The Divali Story with Jamila Gavin

Sold out
Studio
Part of STORYSTOCK

 Once upon a time there was a great warrior, Prince Rama, who had a beautiful wife named Sita…
 
To prepare for the festival of lights, Divali, this year come and make your own ring for Prince Rama and jewellery for Sita to wear while you listen to one of the greatest storytellers Jamila Gavin who will weave you into the magic of this ancient story of good triumphing over evil. While you listen more jewels will be hidden around the room for everyone to find after the story.

 


About Jamila Gavin

Jamila Gavin was born in Mussoorie, India, in the foothills of the Himalayas.With an Indian father and an English mother, she inherited two rich cultures which ran side by side throughout her life, and which always made her feel she belonged to both countries. The family finally settled in England where Jamila completed her schooling, was a music student, worked for the BBC and became a mother of two children. It was then that she began writing children’s books, and felt a need to reflect the multi-cultural world in which she and her children now lived.

Since her first book, The Magic Orange Tree was published in 1979, she has been writing steadily, producing collections of short stories and several teenage novels for the whole age range from six to sixteen, including Grandpa Chatterji and The Surya Trilogy.  Her book Coram Boy, a novel for young adults, won the Children’s Whitbread Award, as well as being shortlisted for the Carnegie Medal. It was subsequently adapted for the stage and had two highly successful runs at the National Theatre in 2005/6.

Jamila will be signing some of her most rent works including Tales from India in the Library after the event.

This is a past event

Photo & video

@bushtheatre

@bushtheatre Brilliant. I took part in it one night in Dublin. Great experience.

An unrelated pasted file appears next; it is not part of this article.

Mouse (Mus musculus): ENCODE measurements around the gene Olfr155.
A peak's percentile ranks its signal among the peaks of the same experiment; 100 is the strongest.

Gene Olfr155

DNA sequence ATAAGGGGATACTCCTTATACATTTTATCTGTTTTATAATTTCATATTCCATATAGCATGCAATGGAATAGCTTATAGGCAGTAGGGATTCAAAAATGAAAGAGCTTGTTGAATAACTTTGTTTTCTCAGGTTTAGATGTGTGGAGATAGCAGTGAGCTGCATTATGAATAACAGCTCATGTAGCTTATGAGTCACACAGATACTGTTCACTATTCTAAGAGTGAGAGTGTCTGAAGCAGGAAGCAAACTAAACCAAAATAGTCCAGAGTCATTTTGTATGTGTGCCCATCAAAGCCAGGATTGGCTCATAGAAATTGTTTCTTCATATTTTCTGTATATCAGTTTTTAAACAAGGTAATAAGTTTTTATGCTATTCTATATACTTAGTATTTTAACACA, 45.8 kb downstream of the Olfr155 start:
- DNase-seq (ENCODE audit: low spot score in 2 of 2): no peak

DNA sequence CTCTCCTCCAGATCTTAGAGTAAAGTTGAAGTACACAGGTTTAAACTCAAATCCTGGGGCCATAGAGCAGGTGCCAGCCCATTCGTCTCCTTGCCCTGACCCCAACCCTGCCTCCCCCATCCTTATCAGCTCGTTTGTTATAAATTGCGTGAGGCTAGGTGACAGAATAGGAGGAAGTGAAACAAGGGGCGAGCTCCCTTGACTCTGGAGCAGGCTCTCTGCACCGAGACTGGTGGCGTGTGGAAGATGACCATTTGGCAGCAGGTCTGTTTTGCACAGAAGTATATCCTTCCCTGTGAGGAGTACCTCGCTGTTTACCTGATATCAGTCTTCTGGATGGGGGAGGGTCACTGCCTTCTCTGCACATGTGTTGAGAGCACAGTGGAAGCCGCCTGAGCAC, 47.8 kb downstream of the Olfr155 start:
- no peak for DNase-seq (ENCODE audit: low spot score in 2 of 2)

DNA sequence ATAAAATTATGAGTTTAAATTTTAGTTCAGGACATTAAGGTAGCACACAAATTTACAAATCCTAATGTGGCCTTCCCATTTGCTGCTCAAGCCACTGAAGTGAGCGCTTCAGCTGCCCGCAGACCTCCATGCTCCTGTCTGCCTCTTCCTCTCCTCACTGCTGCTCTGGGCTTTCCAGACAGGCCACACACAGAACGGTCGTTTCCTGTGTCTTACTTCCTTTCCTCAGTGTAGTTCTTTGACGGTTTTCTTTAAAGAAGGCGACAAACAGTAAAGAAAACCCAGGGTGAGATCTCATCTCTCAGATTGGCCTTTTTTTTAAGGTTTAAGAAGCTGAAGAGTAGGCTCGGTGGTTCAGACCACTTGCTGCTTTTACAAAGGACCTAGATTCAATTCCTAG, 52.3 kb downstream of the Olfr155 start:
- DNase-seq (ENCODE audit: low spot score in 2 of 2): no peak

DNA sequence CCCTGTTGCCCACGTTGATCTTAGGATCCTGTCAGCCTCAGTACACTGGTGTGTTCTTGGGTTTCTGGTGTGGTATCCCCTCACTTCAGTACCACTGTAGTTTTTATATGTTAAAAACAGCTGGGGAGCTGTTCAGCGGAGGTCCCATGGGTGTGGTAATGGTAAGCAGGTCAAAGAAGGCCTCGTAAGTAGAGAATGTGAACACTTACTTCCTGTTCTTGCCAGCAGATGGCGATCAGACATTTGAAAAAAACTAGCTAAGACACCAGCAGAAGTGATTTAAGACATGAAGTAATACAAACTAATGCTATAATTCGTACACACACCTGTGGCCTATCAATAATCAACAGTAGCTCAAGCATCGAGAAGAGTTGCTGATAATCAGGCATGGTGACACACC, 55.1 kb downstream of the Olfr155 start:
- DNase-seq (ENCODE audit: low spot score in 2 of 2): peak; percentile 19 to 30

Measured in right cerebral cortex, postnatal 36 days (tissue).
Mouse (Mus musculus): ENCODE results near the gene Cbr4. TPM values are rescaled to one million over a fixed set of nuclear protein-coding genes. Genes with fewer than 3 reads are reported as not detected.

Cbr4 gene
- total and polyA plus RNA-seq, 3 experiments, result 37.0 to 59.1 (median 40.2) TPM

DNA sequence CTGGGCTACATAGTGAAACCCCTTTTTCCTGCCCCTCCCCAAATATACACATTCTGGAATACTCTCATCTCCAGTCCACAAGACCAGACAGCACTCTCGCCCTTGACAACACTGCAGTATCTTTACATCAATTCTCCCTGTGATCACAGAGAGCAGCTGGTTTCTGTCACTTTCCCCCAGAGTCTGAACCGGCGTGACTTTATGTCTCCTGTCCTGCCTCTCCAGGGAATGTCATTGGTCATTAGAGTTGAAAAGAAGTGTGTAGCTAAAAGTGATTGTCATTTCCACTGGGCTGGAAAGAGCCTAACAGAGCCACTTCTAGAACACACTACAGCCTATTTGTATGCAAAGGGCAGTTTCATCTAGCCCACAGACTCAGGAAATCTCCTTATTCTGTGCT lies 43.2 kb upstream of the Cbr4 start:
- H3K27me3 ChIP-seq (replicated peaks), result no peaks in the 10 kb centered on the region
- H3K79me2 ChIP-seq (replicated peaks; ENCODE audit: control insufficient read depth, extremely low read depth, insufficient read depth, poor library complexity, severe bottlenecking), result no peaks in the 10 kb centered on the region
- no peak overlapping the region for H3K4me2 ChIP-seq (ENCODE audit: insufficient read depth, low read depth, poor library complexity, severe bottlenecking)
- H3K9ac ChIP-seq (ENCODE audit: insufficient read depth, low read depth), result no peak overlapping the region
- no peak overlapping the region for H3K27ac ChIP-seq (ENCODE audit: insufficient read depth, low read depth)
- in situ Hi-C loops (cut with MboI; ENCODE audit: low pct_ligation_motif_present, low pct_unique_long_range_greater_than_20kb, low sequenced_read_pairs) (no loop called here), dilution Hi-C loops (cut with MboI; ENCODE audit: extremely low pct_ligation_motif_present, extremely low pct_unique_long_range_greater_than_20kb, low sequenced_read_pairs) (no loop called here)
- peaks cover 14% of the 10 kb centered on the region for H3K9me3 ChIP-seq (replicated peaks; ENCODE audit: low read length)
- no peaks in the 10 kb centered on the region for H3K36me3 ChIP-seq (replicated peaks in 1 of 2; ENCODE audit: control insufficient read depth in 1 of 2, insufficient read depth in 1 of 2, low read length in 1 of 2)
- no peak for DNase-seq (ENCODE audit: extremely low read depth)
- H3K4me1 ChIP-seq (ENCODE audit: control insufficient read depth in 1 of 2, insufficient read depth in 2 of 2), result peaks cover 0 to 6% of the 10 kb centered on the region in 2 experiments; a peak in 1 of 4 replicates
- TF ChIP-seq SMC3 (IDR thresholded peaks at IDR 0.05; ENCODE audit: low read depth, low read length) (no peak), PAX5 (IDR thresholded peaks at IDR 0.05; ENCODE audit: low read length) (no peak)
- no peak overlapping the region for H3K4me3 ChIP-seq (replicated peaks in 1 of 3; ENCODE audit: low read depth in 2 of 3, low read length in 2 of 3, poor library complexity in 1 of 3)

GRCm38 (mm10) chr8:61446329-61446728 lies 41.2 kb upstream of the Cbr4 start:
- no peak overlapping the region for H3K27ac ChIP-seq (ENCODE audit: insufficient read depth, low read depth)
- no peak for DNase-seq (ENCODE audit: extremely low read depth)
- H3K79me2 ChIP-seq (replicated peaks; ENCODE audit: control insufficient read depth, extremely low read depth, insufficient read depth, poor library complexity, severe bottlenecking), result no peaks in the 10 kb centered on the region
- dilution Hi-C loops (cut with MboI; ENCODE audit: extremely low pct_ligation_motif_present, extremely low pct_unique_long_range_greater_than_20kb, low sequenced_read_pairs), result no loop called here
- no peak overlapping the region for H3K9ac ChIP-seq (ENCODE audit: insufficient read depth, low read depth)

Stephen Jones
@1stejones
23 May
I’m low key obsessed with the Front of House and Bar team at the @bushtheatre. They’re the loveliest, most fun and… https://t.co/n2f3v45M2w
Emma Coen
@SmallCoen
23 May
@avawongdavies Let’s remember @bushtheatre has the best snack / food options and a Sainsbury’s and Tesco nearby!! Be still my beating heart
Ingrid Banerjee 🚡
@IngridBanerjee
23 May
Such a treat to see @willoconnell in Class @bushtheatre. Witty writing, great acting. Terrifyingly truthful look at education and class.
Victoria Brazier
@BrazierVictoria
23 May
I loved #Yvette @bushtheatre last night. Refreshingly honest, with such a huge heart and soul. @Urielle_KM is 🔥🔥🔥… https://t.co/uOx3mlbXOz
AudreySheffield
@AudreySheff
23 May
In two weeks time we launch @bushtheatre @_ElephantWest funded Buzz from the Bush - a public arts installation that… https://t.co/DYvA67YnKF
Alissa Anne Jeun Yi
@alissa_ajy
20 May

Bush Green

Conversations, dispatches and ideas from the Bush Theatre.

Go to BushGreen
Why did the performance artist walk onto the tv set?

Project 2036 Producer Salome Wagaine discusses the influence of performance art on her upcoming production of Exceptional Promise. What do Britain’s Got Talent, Come Dine With Me, General Hospital, Changing Rooms and Larry Sanders have in common? They’ve all had performance or live artists feature on them. When you hear the term ‘performance art’ in…

Elephant West and Bush Theatre announce a digital collaboration

Elephant West and Bush Theatre announce Buzz from the Bush, a digital collaboration, that will launch on 1 June, showcasing the history of Shepherd’s Bush in a series of prints, installations, animations, and performances. From dissenters to Dickens, chaplains to Charlie, we’re introducing you to Shepherd’s Bush like never before. Join us on a scavenger…

Accessibility in Theatre: Telling d/Deaf Narratives

Accessibility in storytelling lies at the heart of Omar Elerian’s direction of Going Through. In the UK, 1 in 7 of the population are deaf or hard of hearing, with over 156,000 people using BSL nationwide. However, in spite of the vast number of d/Deaf individuals in Britain, inclusion in the national theatre landscape is few…